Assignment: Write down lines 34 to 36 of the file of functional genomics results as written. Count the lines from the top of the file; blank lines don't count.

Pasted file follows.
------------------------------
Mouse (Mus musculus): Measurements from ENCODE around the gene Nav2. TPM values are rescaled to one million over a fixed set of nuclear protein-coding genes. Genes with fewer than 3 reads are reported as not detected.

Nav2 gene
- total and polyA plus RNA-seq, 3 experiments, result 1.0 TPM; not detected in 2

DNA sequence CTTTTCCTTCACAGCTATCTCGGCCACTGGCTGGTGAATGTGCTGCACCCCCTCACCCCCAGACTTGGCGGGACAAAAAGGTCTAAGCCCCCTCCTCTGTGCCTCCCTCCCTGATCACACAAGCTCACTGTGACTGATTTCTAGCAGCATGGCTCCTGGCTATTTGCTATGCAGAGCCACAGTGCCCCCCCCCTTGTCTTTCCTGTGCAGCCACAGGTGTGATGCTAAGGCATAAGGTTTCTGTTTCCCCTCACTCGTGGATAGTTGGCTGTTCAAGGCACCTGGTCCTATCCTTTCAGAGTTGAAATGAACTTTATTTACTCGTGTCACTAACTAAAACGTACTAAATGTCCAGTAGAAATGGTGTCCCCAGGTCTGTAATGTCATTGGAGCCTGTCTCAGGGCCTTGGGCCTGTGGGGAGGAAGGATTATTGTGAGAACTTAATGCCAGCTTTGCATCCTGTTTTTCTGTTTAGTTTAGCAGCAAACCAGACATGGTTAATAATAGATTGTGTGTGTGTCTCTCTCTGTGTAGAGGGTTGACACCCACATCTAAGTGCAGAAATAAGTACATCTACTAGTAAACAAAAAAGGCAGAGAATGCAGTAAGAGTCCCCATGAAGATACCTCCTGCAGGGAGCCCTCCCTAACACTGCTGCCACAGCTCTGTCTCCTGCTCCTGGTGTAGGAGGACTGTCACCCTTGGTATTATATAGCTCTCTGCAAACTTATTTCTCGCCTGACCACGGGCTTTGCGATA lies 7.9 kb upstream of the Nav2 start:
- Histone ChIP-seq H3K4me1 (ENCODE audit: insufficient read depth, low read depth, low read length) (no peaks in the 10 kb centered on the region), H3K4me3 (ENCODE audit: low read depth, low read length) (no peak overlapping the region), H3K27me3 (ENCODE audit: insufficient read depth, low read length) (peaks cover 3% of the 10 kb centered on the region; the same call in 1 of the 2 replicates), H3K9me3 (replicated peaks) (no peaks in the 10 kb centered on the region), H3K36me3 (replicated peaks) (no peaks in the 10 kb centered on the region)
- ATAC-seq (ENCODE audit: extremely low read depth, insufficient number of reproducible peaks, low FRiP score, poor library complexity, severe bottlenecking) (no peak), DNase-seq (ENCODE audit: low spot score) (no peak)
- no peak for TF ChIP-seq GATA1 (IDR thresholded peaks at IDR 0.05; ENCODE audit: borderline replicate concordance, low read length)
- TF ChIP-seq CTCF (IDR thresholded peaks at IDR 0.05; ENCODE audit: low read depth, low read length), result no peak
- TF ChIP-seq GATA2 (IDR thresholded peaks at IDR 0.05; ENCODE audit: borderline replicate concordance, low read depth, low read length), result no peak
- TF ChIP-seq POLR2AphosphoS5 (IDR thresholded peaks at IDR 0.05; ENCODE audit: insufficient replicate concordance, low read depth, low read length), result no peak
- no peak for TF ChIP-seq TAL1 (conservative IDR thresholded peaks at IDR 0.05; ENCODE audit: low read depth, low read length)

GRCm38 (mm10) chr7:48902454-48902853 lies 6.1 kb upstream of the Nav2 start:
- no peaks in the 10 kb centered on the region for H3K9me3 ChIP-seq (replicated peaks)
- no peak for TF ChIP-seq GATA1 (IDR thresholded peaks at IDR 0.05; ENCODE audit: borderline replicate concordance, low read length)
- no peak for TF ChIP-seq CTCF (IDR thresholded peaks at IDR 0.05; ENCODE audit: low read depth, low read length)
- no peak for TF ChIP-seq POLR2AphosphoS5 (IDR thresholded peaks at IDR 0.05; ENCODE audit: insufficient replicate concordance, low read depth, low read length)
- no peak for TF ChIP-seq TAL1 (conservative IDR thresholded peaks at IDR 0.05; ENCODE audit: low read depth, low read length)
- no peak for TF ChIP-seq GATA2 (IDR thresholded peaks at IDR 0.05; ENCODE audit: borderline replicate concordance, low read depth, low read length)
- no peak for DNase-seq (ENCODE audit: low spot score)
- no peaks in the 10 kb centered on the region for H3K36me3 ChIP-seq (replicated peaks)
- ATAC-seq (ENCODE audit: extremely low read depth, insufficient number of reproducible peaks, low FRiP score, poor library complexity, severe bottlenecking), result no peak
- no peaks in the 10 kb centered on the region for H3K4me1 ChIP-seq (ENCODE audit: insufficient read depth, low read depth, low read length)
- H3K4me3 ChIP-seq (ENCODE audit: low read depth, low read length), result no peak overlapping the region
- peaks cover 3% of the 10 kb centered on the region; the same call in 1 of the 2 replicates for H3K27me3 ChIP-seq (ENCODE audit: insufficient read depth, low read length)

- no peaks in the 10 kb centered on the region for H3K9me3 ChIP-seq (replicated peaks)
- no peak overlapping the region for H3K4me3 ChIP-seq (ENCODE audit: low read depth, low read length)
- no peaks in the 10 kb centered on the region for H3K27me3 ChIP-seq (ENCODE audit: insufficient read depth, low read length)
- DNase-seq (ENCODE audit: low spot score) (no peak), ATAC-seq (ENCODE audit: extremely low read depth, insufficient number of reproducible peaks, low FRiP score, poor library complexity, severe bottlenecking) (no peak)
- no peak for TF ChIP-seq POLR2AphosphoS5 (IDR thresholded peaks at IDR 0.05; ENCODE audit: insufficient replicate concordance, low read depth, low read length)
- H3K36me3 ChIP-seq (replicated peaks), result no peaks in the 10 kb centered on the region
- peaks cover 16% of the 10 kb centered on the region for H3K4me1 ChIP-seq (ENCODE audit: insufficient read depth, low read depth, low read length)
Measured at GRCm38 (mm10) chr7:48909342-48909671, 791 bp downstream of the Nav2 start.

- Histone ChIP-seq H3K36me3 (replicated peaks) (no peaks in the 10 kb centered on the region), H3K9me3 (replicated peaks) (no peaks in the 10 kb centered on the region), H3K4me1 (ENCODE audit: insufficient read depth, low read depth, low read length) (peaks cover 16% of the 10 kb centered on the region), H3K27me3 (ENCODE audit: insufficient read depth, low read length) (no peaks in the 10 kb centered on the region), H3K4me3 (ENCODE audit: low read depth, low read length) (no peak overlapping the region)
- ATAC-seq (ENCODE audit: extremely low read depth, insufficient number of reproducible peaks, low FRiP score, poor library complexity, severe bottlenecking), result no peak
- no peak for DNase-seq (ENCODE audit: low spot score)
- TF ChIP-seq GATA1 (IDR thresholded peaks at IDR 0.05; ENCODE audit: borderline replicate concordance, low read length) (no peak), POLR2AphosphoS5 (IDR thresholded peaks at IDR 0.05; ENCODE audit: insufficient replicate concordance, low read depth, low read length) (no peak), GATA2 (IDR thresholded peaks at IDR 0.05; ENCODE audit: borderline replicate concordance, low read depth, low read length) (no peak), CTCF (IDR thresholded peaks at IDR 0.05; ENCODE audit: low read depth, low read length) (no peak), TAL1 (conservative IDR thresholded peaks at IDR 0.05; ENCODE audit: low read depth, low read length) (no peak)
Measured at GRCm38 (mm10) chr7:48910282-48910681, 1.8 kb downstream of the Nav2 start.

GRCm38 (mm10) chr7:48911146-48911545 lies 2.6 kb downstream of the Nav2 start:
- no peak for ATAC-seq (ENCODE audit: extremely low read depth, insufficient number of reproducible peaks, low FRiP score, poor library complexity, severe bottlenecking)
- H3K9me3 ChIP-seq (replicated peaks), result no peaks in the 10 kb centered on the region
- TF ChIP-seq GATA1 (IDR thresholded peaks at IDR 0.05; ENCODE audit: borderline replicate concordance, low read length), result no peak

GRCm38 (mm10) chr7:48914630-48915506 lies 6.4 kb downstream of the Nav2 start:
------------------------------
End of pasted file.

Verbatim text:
- ATAC-seq (ENCODE audit: extremely low read depth, insufficient number of reproducible peaks, low FRiP score, poor library complexity, severe bottlenecking), result no peak
- no peak for DNase-seq (ENCODE audit: low spot score)
- TF ChIP-seq GATA1 (IDR thresholded peaks at IDR 0.05; ENCODE audit: borderline replicate concordance, low read length) (no peak), POLR2AphosphoS5 (IDR thresholded peaks at IDR 0.05; ENCODE audit: insufficient replicate concordance, low read depth, low read length) (no peak), GATA2 (IDR thresholded peaks at IDR 0.05; ENCODE audit: borderline replicate concordance, low read depth, low read length) (no peak), CTCF (IDR thresholded peaks at IDR 0.05; ENCODE audit: low read depth, low read length) (no peak), TAL1 (conservative IDR thresholded peaks at IDR 0.05; ENCODE audit: low read depth, low read length) (no peak)